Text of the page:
Activities of individual PLA2 enzymes were measured in the cytosolic fraction as described in detail elsewhere (Yang et al. 1999; Lucas and Dennis 2005), with slight modifications to the extraction. For cPLA2 activity, a portion of the cytosolic fraction was incubated in 100 μmol/L 1-palmitoyl-2-arachidonoyl-sn-glycerol-3-phosphorylcholine (Avanti; Alabaster, AL, USA) and phosphatidylinositol 4,5-bisphosphate (97 : 3) containing approximately 100 000 cpm of 1-palmitoyl-2-[1-14C] arachidonoyl-sn-glycerol-3-phosphorylcholine (Perkin-Elmer, Boston, MA, USA) and 4,5 biphosphatidylinositol (Avanti) in 400 μmol/L triton X-100 mixed micelles containing 100 mmol/L Hepes, pH 7.5, 80 μmol/L calcium, 2 mmol/L DTT, and 0.1 mg/mL fatty acid free bovine serum albumin. For iPLA2 activity, a portion of the cytosolic fraction was incubated in 100 μmol/L 1-palmitoyl-2-palmitoyl-sn-glycerol-3-phosphorylcholine (Avanti) containing approximately 100 000 cpm of 1-palmitoyl-2-[1-14C] palmitoyl-sn-glycerol-3-phosphorylcholine (Amersham, Buckinghamshire, UK) in 400 μmol/L Triton X-mixed micelles in 100 mmol/L HEPES, pH 7.5, 5 mmol/L EDTA, 2 mmol/L DTT, and 1 mmol/L ATP. For sPLA2 (IIA) activity, a portion of the cytosolic fraction was incubated in 100 μmol/L 1-palmitoyl-2-linoleoyl-sn-glycerol-3-phosphorylethanolamine (Avanti) and 1-palmitoyl-2-oleoyl-sn-glycerol-3-phosphorylserine (Avanti) (1/1) in the form of small unilamellar vesicles containing approximately 100 000 cpm of 1-palmitoyl-2-[1-14C] linoleoyl-sn-glycerol-3-phosphorylethanolamine (Amersham) in 100 mmol/L Hepes, pH 7.5, with 1 mmol/L calcium and 1 mg/mL bovine serum albumin.
The assays were started by adding reagent to cytoplasm extracts for 30 min at 40°C in a shaking bath. Reactions were terminated by adding Dole’s reagent (2-propanol: heptane: 0.5 mol/L sulfuric acid, 400 : 100 : 20, by volume) followed by vortexing. Released [1-14C] fatty acids were extracted with the addition of heptane and water. One milliliter of the heptane was loaded on a bond elute reservoir with a frit pre-loaded with silicic acid. The unesterified [1-14C] fatty acids were eluted from the silicic acid by adding diethyl ether with the help of a vacuum. Radioactivity of the elutant was determined by liquid scintillation counting and activity was calculated after correcting for the background of blank samples. All samples were run in triplicate and values are expressed in pmol/min/mg of protein.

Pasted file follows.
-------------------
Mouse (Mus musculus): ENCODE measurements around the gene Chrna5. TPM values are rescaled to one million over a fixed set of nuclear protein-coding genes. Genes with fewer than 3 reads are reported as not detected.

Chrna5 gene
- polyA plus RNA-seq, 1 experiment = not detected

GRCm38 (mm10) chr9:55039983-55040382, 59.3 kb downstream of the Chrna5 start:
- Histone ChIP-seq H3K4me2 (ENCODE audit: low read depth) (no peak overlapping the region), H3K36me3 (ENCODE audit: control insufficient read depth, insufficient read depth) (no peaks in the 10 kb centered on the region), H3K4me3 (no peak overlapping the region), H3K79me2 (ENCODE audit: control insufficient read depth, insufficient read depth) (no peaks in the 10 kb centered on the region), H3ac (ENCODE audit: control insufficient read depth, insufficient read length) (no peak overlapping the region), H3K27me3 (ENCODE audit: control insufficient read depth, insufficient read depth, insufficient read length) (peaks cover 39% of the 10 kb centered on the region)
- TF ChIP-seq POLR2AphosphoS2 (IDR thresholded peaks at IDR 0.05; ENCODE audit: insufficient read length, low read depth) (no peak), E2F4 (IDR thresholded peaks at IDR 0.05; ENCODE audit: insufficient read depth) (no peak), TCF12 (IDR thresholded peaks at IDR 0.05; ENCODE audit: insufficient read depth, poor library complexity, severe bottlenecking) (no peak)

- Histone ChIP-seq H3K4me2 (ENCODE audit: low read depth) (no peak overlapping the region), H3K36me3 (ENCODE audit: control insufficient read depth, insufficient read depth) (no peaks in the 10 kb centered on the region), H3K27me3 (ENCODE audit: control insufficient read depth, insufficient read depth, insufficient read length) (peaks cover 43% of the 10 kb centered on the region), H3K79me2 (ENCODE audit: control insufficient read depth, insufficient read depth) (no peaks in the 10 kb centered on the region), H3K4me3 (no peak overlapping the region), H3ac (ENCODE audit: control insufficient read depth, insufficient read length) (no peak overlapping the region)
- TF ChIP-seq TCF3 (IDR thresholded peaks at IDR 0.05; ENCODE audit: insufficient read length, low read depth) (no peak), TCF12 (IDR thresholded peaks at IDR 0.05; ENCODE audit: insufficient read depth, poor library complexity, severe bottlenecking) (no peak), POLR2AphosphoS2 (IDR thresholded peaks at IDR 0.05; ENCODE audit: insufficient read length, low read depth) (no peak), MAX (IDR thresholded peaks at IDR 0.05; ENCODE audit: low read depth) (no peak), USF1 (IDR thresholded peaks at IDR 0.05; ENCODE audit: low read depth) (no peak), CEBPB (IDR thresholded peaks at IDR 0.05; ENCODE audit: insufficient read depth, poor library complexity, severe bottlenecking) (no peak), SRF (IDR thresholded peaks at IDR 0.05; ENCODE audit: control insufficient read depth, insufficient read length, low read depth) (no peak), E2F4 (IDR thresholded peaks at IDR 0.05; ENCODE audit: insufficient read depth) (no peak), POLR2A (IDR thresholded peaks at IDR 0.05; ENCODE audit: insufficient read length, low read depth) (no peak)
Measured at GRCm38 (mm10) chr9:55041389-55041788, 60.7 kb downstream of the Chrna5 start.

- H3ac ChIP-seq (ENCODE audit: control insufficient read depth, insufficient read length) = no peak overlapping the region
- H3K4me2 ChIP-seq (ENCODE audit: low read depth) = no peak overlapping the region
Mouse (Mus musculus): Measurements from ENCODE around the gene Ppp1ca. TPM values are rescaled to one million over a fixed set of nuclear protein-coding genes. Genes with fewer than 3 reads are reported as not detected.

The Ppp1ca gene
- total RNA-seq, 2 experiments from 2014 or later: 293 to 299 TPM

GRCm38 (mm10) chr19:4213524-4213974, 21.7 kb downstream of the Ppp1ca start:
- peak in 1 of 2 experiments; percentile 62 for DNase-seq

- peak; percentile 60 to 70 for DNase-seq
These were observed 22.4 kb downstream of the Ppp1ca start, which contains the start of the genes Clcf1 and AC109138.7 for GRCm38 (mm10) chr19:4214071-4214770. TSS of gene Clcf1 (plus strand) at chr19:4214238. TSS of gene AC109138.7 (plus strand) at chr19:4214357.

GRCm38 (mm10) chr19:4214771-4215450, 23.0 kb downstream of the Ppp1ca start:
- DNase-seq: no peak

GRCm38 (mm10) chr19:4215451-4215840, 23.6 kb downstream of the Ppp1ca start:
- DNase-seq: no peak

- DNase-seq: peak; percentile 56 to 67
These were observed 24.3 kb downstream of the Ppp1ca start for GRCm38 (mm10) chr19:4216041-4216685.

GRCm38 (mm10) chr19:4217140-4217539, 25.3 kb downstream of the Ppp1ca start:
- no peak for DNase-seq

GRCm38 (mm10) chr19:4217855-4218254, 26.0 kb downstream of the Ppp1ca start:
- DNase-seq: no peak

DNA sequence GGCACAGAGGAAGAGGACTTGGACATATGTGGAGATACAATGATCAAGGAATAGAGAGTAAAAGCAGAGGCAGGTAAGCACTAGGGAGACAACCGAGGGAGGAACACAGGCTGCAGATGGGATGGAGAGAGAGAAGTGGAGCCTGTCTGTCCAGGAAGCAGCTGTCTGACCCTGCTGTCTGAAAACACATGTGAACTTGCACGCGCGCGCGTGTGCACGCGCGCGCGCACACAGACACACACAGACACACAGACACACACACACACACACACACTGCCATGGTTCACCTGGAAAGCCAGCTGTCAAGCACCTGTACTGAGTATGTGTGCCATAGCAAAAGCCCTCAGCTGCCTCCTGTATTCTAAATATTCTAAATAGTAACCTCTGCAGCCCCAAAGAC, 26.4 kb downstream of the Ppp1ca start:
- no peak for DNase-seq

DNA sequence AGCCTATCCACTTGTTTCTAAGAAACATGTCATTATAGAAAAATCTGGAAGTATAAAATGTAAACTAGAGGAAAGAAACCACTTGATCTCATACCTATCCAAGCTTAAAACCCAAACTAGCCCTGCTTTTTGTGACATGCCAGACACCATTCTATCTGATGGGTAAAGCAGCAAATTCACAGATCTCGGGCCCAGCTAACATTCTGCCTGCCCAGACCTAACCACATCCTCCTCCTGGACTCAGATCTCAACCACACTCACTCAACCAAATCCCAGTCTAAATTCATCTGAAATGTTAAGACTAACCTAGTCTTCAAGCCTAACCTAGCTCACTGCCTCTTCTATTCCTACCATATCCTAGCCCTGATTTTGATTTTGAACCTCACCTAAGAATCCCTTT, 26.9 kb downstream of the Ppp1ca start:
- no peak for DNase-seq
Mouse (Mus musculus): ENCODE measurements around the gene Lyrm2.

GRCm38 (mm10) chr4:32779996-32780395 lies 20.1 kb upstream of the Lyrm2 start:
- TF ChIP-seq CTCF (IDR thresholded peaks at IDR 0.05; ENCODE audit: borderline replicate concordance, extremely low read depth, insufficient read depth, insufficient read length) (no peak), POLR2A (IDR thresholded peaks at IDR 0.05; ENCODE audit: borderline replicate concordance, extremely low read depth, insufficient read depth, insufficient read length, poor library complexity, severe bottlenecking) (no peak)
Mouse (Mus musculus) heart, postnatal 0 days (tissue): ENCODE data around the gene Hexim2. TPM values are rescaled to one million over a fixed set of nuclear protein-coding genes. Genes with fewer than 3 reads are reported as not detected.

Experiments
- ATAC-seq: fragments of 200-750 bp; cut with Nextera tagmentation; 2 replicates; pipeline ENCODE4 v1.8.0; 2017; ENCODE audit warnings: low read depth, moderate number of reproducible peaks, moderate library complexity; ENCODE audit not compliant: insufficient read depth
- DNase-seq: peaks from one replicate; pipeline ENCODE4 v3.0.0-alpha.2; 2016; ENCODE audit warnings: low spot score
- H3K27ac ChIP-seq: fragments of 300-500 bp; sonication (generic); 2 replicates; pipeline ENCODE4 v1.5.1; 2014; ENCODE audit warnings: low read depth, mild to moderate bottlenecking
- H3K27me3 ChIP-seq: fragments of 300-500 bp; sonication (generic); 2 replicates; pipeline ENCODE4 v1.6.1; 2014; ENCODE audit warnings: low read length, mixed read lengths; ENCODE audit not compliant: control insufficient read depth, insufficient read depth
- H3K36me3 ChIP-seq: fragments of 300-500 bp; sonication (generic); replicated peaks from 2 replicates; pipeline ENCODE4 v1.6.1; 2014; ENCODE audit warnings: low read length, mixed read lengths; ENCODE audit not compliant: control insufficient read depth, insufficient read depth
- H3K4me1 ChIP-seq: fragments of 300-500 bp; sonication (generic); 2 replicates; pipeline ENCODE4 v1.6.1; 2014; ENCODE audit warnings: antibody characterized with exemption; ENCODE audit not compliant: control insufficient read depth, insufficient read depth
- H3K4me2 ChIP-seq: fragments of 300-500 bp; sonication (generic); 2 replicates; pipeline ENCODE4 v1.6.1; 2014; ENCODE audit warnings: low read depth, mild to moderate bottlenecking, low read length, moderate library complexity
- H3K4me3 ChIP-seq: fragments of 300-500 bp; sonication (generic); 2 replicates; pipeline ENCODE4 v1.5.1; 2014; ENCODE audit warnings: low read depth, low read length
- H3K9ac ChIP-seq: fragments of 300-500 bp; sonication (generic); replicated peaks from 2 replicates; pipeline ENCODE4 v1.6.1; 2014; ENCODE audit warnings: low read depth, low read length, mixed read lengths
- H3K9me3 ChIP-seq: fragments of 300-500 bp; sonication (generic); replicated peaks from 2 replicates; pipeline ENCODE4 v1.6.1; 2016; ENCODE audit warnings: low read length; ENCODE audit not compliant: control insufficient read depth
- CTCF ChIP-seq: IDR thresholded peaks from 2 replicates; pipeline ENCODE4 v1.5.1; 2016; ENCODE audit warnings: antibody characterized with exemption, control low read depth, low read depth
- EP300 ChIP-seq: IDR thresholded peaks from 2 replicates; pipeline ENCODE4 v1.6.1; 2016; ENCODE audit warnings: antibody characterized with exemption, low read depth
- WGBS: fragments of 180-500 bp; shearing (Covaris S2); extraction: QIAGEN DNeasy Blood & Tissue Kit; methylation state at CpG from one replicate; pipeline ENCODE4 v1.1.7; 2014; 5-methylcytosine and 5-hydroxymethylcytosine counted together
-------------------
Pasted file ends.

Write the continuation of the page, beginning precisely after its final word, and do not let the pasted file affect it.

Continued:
Total RNA isolation and real time RT-PCR
Total RNA was isolated from frontal cortex of control and chronic NMDA administered rats using RNeasy lipid tissue mini kit (Qiagen, Valencia, CA, USA). Briefly: tissue was homogenized in Qiagen lysis solution and total RNA was isolated by phenol-chloroform extraction. cDNA were prepared from total RNA according to manufacture instructions using high capacity cDNA archives kit (Applied Biosystems, Foster City, CA, USA). Briefly: cDNA was generated in a thermal cycler using 5 μg of total RNA and mixture of multiscribe reverse transcriptase (50U/μL), random primers (10X), dNTPS (25X). Expression of cPLA2 was determined using specific primers and probes for cPLA2, purchased from TaqManR gene expression assays (Applied Biosystems), consisted of a 20x mix of unlabeled PCR primers and Taqman minor groove binder probe (FAM dye-labeled). The fold change in gene expression was determined using the ΔΔCT method (Livak and Schmittgen 2001). Data were expressed as the relative level of the target gene (cPLA2) in the chronic NMDA-administered animals normalized to the level of the endogenous control (β-globulin) and relative to the control rats (saline injected) (calibrator), as previously described (Ghelardoni et al. 2004; Rao et al. 2005). All experiments were carried out twice in triplicate with six independent samples per group.
Electrophoretic mobility shift assay